Mission To Mars: The human problem (part 1)
Human beings are fragile creatures with enough health issues to worry about just living on the planet where they originated from. Confine them in a spacecraft for a mission to the surface of Mars and back, and new problems arise some which are potentially life-threatening.
One of the most serious hazards to be faced on any long-duration deep-space crewed mission – is radiation exposure. This takes two primary forms: energetic particles from the Sun and galactic cosmic rays. Although the Sun’s heat and light output is pretty steady, the amount of high-energy particles it gives off varies a great deal and is most intense when the Sun is around the peak of its magnetic cycle. But at any time, our neighborhood star can unleash a solar flare or, worse from the point of view of space travelers, a coronal mass ejection (CME) – a huge bubble of plasma that races out into the solar system.
At least solar flares and CMEs can be seen coming. Astronomers constantly monitor the Sun’s activity with a battery of spacecraft and ground-based equipment and can give astronauts plenty of warning of an approaching storm. This would allow the crew, for example, to huddle temporarily in a part of the spacecraft designed to provide better shelter from radiation. Galactic cosmic rays, by contrast, are totally unpredictable. Born mostly in titanic stellar explosions, galactic cosmic rays – the majority of which are fast-moving protons – arrive unannounced from random directions and can be extremely energetic. They account for up to 95 percent of the dangerous radiation to which future crewed Mars missions will be exposed and are very hard to shield against in space.
During its 253-day trip to Mars, NASA’s Curiosity rover monitored its exposure to both solar and cosmic radiation with an instrument called RAD (Radiation Assessment Detector) – and the results were not encouraging for those contemplating human deep-space excursions. Based on Curiosity’s results, assuming a similar level of shielding to that around the rover and the shortest reasonable travel time to and from Mars using present technology, astronauts would receive a dosage of about 660 millisieverts, not include any time spent on the surface, when there would be further exposure.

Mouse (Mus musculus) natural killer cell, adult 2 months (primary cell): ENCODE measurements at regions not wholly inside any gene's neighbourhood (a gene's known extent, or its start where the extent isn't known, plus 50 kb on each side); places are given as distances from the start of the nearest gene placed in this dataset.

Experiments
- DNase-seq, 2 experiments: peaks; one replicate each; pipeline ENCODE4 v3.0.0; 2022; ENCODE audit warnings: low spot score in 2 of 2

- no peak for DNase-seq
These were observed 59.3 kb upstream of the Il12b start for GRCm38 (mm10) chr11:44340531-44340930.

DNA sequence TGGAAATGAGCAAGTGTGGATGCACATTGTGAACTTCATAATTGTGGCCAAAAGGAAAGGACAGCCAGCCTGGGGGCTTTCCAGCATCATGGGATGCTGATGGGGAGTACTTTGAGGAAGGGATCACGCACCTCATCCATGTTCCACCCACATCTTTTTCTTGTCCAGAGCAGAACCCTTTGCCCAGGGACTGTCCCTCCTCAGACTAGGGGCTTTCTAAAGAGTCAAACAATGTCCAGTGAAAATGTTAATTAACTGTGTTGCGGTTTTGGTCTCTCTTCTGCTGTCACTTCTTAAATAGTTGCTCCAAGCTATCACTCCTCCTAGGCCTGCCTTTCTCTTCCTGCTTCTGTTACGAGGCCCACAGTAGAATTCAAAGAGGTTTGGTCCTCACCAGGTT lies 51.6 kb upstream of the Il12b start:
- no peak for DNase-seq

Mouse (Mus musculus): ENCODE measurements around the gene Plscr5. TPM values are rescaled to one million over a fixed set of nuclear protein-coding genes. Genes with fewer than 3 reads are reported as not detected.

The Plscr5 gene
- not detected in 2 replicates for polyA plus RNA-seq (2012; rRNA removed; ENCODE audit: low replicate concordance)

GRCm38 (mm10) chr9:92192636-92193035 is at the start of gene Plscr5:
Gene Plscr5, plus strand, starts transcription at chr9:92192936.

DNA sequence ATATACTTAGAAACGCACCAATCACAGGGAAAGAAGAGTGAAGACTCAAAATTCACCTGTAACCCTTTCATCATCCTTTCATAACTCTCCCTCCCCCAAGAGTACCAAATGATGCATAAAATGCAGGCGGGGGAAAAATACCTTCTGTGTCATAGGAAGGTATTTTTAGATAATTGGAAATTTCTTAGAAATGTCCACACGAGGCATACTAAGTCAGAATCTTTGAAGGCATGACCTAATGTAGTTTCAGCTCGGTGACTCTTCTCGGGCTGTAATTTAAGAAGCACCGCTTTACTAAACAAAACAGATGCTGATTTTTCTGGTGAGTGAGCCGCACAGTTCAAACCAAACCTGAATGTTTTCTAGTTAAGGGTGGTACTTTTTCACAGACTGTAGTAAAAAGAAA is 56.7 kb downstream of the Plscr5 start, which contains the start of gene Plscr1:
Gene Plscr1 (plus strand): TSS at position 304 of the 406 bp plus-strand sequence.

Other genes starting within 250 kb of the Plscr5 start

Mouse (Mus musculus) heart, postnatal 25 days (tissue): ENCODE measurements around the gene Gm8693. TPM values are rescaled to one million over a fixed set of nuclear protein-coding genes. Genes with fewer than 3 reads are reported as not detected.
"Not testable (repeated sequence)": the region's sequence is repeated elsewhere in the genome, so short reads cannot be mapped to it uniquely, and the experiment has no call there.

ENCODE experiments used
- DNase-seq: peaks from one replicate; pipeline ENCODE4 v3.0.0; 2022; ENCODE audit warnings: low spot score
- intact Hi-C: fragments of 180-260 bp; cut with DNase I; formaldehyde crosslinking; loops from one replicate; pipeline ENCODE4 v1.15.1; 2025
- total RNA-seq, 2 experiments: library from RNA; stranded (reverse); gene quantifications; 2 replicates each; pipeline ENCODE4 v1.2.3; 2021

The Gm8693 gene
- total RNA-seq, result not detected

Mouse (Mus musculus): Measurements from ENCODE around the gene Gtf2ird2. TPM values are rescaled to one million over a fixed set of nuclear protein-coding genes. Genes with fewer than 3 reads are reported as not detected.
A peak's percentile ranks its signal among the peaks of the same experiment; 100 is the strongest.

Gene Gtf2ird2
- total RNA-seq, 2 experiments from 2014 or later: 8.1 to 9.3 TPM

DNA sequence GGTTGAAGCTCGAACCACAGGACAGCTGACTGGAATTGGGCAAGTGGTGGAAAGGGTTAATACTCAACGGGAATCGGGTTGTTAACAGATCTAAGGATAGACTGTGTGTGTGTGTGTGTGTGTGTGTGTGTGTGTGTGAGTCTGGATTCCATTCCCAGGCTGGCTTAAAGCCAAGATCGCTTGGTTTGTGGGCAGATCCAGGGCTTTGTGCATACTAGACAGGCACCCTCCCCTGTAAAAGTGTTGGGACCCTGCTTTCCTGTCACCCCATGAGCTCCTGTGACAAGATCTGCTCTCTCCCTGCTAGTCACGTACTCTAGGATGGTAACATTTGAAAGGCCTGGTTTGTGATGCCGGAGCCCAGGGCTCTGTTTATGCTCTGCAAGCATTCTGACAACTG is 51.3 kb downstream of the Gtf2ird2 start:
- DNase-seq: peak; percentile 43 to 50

That figure compares to the mere 3 millisieverts a year that we Earth-bound folk typically experience, the 200 millisieverts a year to which astronauts aboard the International Space Station are subjected, and is a sizeable chunk of the 1,000 millsievert (1 sievert) limit that NASA and other space agencies impose as a lifetime cap on an individual’s exposure. Exposed to 1,000 millisieverts over a period of time, a person’s risk of developing a fatal cancer goes up by about five percent.
Any future settlers on Mars will face a much harsher radiation environment than on Earth, although the Martian atmosphere does provide some protection. Whereas Curiosity’s RAD instrument clocked an average of 1.8 millisieverts a day while in space, this fell to 0.67 millisieverts a day, or about 240 millisieverts a year on the surface of the Red Planet. Of course, any permanent habitation on Mars, such as that envisaged by the Mars One project, would be equipped with substantial radiation shielding, such as deep layers of soil. However, colonists or long-stay visitors to Mars will have to severely restrict how much time they spend outside their shielded bunkers – and that close confinement could lead to its own set of problems.
Dr. David Darling is an astronomer and author of numerous books, including We Are Not Alone, Megacatastrophes, The Complete Book of Spaceflight, and his latest, The Rocket Man. His website, The Worlds of David Darling, is one of the largest and most visited science resources on the Internet. Darling is a renaissance man, he is a musician, noted author and journalist and serves as our science writer. Darling provides The Spaceflight Group with articles detailing what he knows best - space exploration.